Frederick Thurber, my guide, swore me to secrecy. So while I'd like to tell you the location of the seaside spot where we foraged for ripened beach plums amid New England sand dunes ... uh, I can't. What I can tell you about are the tiny scratches I earned from reaching through gnarly branches in my greed to nab the small, purple fruits. But that's part of a day spent foraging and is a small price I gladly pay.
Press me, and I will admit that it's a little absurd to go to these lengths to gather what will amount to a tiny pint or two of beach-plum jam. Of course, that's after I've done the work of washing them, removing their stems, simmering them, and long after I've disposed of their tough, purple skins and cherrylike pits.
And yet, foraging has a hold on me. I relish cooking with an ingredient I have to seek out and gather myself. I enjoy the fact that the deep-purple jam now sitting in my refrigerator is something I can't pluck from the shelf at my supermarket and mindlessly add to my cart as I move down my grocery list. More important, I am attracted to the way foraging connects me with nature and with like-minded individuals.
For parts of the afternoon, Eva Sommaripa, a local herb farmer, and I traded friendly gossip on the Boston restaurant scene where she is known to all simply as "Eva," singularly named like Elvis or Madonna. Eva knows plants. She supplies scores of local chefs with interesting ingredients such as lovage and bronze fennel tops. Her enthusiasm for wild edibles is like the sea breeze. It was gusting my way, and I was gladly caught up in it.
While we were walking, she nabbed a tendril of beach pea – along with its tiny, purple flower – and handed it to me to nibble on. I had noticed it, thinking it resembled the English peas cultivated in early spring on a farm near my home, but I'm not yet confident enough in my foraging skills to have grabbed a taste of it on my own. After all, make a mistake, and it's not pretty. But now, thanks to Eva, I can safely add beach peas to my growing list of tasty wild things.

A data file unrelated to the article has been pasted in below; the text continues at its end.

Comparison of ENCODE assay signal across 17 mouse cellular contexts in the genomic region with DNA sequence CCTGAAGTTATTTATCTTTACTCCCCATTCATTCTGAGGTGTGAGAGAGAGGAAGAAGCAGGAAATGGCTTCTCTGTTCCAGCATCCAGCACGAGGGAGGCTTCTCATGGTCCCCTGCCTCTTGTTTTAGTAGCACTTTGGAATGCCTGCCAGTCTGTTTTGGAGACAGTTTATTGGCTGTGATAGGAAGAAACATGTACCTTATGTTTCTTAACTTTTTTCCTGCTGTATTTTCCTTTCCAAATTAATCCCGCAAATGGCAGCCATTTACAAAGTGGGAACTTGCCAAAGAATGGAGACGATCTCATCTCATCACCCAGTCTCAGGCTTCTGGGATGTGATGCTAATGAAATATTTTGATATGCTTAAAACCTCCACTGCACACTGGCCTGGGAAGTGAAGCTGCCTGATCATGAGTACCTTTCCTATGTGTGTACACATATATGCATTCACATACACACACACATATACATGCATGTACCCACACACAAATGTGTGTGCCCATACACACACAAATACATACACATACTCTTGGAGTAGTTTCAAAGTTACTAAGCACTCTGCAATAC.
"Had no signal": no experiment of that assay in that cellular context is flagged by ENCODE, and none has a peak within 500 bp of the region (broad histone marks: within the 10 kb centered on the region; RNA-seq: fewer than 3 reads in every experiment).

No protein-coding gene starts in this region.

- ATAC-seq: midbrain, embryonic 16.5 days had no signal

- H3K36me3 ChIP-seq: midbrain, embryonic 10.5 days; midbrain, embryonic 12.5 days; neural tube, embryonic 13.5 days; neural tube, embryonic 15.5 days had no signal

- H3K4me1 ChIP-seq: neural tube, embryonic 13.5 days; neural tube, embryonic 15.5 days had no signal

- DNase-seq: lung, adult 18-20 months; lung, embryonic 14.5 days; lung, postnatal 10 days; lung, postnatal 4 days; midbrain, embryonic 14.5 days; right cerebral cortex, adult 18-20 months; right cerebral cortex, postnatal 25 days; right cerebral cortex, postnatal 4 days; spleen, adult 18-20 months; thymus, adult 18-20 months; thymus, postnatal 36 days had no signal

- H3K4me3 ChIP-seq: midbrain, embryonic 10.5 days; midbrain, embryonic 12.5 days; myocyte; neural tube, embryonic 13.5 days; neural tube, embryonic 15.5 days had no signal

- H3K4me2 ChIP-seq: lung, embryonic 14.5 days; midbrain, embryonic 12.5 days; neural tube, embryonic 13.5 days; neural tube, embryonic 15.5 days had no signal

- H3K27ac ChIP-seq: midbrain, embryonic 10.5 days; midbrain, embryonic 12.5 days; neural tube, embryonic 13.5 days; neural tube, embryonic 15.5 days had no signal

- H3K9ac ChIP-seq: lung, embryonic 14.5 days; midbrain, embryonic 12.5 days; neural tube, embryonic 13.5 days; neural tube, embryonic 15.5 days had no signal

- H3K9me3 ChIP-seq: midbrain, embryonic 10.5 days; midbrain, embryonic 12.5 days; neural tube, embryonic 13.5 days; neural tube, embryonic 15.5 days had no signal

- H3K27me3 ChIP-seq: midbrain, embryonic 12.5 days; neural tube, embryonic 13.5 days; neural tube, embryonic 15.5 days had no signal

Boston-based chef, Jason Bond was with us, too. Jason looked pleased by his half-filled bag of tiny, wild plums. I could only guess the ways he'd transform them into sauces, sorbets, or jam that I'm certain would be less cloudy than the batch I produced. He moved on from a depleted beach-plum bush and gingerly began to gather rose hips among very thorny branches. He was patient while I grilled him for recipe tips on our newly bagged harvest. Even with threatening thorns nearby, he easily rattled off a list of tasty ideas. Later, I learned that he'd found a Swedish recipe and turned the rose hips into a cold soup served with almond cookies. If the fragrance of the pink and white flowers that also adorned the bush made it to the soup, then it must have been spectacular.
While bad foraging jokes got lofted about "extra protein" in beach plums that sported burrowing holes, our conversation moved between marine conservation issues to periods of bird-watching in seaweed clumps that had recently washed ashore. No one on the nearby beach could have mistaken us for sun worshipers – we were far too pale. Some of us were decked in wellies, long sleeves, and hats. (It's impossible to pull off "cool" while you have your pants tucked into your socks.)
My hands, stained purple from beach plums, are like a calendar on their own. Now I know that summer has ended, and fall's foraging treats are already lining up, waiting to be collected. Fortunately for me, I'm eyeing a bush bursting with nearly ripe, ruby-red autumn olives across the street from my home. Plenty of tempting wild grapes dangle nearby, too – and if I stretch far enough, I'm pretty sure I can reach them through the undergrowth without falling in.